IBS, or Irritable bowel syndrome, is a common gastrointestinal condition that affects the large intestine. Though IBS is not life-threatening, it results in uncomfortable and painful symptoms such as diarrhea, constipation, stomach cramps, bloating, and gassiness. So what diet is right for IBS?

IBS does not have a cure, but there are many ways to manage and improve symptoms. An important part of IBS treatment is making necessary dietary changes to prevent severe symptoms.

Having an IBS-friendly diet, however, is not always that clear-cut as everyone’s triggers differ. However, after a short period of trial and error, it is relatively easy to devise a diet plan that will not trigger IBS symptoms. Here are some common approaches to planning a diet is designed to keep IBS symptoms at bay in most people with the condition.

Increasing Your Fiber Intake

Fiber is an essential nutrient that promotes not only digestive health but also cardiovascular health. In constipation-dominant IBS cases, having a fiber-rich diet is vital to relieve constipation and improve irregularity. Most adults need an intake of around 25-38 grams of dietary fiber per day. While you may incorporate more vegetables, fruits, legumes, and whole grain/wheat products into your diet to increase your daily fiber, which can potentially cause bloating, you can also take fiber supplements.

Lowering Your Fiber Intake

When IBS is diarrhea-dominant, having a diet low in fiber can be beneficial. There are two types of fiber: soluble and insoluble. If your IBS often causes diarrhea and gassiness, you need to make sure your diet is low in insoluble fiber which can worsen diarrhea. However, soluble fiber should still be an important part of your diet. Peeled fruits and fruits like bananas and berries are high in soluble fiber.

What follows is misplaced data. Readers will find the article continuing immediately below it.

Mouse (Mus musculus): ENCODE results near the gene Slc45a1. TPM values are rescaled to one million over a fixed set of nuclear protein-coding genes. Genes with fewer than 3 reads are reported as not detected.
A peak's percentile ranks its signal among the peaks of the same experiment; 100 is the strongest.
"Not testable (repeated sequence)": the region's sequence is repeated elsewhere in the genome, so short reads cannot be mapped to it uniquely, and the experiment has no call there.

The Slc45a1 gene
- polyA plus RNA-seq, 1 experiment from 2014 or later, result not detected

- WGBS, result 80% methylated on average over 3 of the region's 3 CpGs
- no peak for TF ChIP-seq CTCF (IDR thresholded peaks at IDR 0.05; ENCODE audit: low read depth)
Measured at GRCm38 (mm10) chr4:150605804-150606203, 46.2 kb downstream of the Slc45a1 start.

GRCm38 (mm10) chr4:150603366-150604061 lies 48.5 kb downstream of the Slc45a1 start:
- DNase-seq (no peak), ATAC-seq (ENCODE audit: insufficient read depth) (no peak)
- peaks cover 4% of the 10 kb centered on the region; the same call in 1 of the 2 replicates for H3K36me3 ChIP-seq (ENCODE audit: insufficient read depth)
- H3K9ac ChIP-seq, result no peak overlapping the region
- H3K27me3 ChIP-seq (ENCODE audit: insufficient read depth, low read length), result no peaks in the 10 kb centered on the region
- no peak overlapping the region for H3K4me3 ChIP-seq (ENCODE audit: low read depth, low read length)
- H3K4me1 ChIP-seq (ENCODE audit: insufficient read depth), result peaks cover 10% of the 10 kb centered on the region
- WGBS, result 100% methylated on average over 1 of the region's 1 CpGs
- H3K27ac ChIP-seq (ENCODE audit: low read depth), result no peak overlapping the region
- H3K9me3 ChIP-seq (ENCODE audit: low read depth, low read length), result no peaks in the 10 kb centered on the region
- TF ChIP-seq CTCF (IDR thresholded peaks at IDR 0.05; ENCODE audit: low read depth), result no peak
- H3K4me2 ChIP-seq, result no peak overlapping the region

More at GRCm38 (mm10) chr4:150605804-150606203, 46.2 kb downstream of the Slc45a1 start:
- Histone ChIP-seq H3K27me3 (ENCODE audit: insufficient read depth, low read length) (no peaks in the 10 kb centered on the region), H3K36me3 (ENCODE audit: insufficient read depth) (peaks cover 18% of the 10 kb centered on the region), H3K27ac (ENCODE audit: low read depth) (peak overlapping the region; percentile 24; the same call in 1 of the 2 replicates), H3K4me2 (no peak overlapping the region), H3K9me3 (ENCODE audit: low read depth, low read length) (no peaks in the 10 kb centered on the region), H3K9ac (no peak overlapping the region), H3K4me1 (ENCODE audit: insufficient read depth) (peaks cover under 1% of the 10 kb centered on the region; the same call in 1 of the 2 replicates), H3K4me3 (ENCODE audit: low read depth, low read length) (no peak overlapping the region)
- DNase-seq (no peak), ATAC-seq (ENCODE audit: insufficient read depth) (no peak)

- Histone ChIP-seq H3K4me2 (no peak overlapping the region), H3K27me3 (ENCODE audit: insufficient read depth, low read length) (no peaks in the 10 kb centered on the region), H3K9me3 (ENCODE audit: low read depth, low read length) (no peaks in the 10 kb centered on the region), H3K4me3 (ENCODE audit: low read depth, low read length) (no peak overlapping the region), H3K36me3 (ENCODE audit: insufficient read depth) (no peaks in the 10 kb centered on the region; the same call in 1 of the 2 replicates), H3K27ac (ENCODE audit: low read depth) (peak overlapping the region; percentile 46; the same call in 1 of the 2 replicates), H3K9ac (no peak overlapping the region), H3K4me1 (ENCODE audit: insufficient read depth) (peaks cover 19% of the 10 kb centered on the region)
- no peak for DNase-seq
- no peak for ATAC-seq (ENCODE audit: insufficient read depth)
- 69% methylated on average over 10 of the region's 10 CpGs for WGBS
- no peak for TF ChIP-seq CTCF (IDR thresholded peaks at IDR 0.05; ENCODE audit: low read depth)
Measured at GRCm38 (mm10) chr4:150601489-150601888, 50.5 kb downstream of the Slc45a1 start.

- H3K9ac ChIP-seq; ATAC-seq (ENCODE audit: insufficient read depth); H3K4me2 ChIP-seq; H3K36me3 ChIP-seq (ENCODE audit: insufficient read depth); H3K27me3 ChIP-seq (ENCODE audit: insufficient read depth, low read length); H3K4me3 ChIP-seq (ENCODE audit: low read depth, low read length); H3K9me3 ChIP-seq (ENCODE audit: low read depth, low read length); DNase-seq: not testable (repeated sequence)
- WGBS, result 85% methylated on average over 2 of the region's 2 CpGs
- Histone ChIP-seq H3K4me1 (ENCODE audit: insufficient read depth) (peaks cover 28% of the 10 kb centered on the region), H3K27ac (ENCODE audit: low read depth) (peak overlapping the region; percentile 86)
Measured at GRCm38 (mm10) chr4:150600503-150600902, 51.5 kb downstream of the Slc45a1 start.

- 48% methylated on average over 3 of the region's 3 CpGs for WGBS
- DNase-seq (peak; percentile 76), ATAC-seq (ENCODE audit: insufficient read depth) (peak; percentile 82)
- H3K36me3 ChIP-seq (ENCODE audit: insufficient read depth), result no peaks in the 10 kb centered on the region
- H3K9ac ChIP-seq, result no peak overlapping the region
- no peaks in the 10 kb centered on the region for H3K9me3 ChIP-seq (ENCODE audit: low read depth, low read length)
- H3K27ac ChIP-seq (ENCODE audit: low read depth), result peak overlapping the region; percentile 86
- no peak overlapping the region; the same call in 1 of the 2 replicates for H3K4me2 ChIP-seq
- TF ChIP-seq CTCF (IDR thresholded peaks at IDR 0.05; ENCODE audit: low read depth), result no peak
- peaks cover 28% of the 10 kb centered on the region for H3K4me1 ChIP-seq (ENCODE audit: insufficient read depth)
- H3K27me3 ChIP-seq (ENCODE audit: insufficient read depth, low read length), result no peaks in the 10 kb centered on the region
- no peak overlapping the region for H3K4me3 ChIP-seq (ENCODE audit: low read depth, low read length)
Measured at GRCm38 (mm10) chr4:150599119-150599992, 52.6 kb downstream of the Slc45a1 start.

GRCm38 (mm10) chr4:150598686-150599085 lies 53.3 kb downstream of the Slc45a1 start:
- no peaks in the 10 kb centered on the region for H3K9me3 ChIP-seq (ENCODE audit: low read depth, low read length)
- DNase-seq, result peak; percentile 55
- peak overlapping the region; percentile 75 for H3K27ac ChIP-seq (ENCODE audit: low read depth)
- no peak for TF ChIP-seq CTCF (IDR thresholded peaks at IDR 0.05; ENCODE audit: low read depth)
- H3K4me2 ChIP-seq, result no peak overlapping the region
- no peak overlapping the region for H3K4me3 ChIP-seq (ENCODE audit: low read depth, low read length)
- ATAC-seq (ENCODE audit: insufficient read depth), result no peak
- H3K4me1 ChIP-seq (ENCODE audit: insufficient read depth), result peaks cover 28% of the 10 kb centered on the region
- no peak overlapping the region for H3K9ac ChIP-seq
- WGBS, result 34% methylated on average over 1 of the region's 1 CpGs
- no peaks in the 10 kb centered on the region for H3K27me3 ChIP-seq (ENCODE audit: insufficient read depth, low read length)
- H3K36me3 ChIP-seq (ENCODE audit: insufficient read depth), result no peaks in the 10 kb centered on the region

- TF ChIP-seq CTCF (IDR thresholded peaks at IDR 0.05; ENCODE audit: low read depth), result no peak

Eliminating Trigger Foods

In some cases, people with IBS only experience symptoms when they consume particular types of foods. If you do not have a known allergy to dairy or wheat, it is typically difficult to pinpoint what triggers your IBS symptoms. So this is where the elimination method comes in where you cut out certain foods out of your diet for set periods of time at a time to determine which ones are to blame. Some well-known culprits are nuts, dairy, caffeine, chocolate, and foods rich in insoluble fiber.

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Irritable Bowel Syndrome Explained

Irritable Bowel Syndrome

Irritable bowel syndrome, also known as IBS, is a chronic digestive disorder that affects the colon, afflicting nearly 1 in five people in the United States.